Microsoft's not-so-generous Windows deal

Summary:You've been burned by a crook who sold you a counterfeit copy of Windows. Microsoft says they want to help you out. But a closer look shows the deal isn't all that generous.

Have you been burned by a phony copy of Windows XP? Microsoft is pitching its Genuine Windows offer as a way to recover without paying extra. But the offer isn’t as good as it sounds. The deal is actually a twofer, with the details being different depending on your situation. Here’s how Microsoft pitches it:

  • Complimentary offer: Microsoft will make a complimentary copy of Windows XP available to customers who have been sold counterfeit Windows. Customers will be required to submit a proof of purchase, the counterfeit CD, and a counterfeit report with details of their purchase. Only high-quality counterfeit Windows will qualify for the complimentary offer.
  • Electronic License Key Offer: Microsoft will offer an alternative for customers who find out via the WGA validation process that they are not running genuine Windows, but do not qualify for, or choose not to take advantage of, the complimentary offer. These customers will be able to license a Windows Genuine Advantage Kit for Windows XP online for a price of $99 for Windows XP Home edition or $149 for Windows XP Professional. The Windows Genuine Advantage Kit for Windows XP will include a new 25-character Product Key and a Windows Product Key Update tool that will allow customers to convert their counterfeit copy to genuine Windows XP electronically.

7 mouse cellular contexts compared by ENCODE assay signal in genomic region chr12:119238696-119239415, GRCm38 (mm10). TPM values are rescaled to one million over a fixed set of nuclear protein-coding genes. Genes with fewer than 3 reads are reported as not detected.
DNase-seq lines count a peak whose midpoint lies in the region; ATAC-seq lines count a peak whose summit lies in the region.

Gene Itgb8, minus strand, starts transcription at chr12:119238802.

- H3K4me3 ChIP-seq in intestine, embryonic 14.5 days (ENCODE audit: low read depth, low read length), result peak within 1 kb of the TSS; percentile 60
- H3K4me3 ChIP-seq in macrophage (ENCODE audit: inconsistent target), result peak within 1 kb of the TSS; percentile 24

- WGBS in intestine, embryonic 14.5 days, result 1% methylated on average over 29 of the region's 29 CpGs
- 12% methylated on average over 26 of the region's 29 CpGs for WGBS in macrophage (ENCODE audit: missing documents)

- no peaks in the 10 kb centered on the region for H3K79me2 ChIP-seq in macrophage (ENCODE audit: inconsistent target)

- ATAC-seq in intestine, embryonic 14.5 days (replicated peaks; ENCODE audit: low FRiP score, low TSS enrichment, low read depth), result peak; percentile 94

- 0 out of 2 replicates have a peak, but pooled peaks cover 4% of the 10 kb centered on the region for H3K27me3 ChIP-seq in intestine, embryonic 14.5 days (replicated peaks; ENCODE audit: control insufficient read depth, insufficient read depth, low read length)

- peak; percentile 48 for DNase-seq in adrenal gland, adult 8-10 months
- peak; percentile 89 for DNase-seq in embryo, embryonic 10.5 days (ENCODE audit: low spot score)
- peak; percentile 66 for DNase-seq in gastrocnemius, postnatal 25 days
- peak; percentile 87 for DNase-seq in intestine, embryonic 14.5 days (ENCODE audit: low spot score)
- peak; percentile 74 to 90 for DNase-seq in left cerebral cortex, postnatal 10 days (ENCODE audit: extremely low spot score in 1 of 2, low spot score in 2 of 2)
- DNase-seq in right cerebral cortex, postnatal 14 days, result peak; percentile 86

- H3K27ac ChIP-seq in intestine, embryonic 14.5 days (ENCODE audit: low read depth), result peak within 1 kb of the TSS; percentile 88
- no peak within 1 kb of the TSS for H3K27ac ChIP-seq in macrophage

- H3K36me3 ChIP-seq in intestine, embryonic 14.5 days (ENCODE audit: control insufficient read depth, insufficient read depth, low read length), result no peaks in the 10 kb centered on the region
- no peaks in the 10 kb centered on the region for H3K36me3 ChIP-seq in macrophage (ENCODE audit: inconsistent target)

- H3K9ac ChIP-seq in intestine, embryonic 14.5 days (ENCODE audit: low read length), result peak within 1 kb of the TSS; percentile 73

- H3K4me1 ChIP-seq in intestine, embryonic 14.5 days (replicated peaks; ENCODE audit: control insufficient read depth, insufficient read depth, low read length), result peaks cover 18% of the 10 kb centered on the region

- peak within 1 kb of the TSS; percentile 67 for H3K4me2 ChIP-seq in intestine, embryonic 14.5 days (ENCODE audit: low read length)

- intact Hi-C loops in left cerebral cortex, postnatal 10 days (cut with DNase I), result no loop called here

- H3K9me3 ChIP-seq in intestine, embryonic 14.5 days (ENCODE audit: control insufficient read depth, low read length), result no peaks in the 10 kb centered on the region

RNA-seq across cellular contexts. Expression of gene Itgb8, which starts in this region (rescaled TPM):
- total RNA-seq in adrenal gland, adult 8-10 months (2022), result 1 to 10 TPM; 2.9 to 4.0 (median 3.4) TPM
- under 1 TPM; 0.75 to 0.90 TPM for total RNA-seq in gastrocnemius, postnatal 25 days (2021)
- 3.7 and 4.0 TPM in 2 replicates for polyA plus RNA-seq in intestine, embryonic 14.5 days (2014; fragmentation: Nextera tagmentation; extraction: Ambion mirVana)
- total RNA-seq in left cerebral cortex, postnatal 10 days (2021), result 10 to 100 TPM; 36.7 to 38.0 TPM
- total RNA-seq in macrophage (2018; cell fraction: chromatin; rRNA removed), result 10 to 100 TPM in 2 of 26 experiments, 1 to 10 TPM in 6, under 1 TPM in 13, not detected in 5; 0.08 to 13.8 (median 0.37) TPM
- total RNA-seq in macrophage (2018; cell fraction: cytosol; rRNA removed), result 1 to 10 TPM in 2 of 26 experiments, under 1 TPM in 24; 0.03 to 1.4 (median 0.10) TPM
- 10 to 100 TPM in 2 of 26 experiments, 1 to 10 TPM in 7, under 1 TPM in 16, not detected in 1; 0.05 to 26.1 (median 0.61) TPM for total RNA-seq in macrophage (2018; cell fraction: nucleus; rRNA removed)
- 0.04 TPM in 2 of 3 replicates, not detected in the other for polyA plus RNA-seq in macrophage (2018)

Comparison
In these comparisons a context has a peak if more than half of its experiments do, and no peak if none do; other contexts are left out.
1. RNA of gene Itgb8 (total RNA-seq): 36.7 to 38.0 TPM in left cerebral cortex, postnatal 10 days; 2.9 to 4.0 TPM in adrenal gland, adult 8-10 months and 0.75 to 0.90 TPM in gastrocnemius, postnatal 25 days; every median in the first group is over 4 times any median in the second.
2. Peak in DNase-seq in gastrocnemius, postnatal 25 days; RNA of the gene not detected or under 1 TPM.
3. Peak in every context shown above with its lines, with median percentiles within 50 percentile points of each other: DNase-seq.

The first offer is designed to take care of people who buy fake products from fly-by-night retailers or from auction sites. While the offer of free software sounds generous, Microsoft’s own stats show that this type of transaction represents a small fraction – significantly less than 20% – of “non-genuine” software as identified by the WGA validation tool. And you have to be willing to turn in whoever sold you the phony software, too:

A counterfeit disc is required in order to be eligible for the complimentary offer. This allows customers to show that a counterfeit transaction occurred. Customers who did not receive a counterfeit disk, but are willing to submit a counterfeit report regarding a fraudulent transaction, are able to qualify for the electronic license key offer. … The information that is required on the report is:

  • Was the copy of Windows preinstalled?
  • Where was it purchased (Web, street vendor, store, etc)?
  • What was the reseller’s name?
  • Did you receive a CD and a Certificate of Authenticity (COA)?
  • How much did you pay?
  • What was the date of purchase?

If you were burned by a PC dealer or a repair shop that installed a fake copy of Windows using a stolen or pirated volume license key – and that category accounts for roughly 80% of the WGA failures, according to Microsoft – you’ll have to pay up. But don’t think that Microsoft is giving you a substantial discount. That $99 price tag for XP Home Edition is $11 more than the current OEM price for the same package from Newegg.com, and the $149 sticker price for XP Professional is the same as Newegg.com charges for the package. For that matter, you could get an OEM copy of Windows XP Media Center Edition 2005 for $110. And in none of those cases would you need to file any paperwork.

Technically, OEM software is for system builders only, a category that includes hobbyists who build their own PCs. But given that you own a PC that came without a legitimate operating system, I’d argue that you should qualify for the OEM pricing. And Microsoft shouldn’t make you jump through hoops to pay it.

Topics: Windows

About

Ed Bott is an award-winning technology writer with more than two decades' experience writing for mainstream media outlets and online publications. He has served as editor of the U.S. edition of PC Computing and managing editor of PC World; both publications had monthly paid circulation in excess of 1 million during his tenure. He is the a... Full Bio

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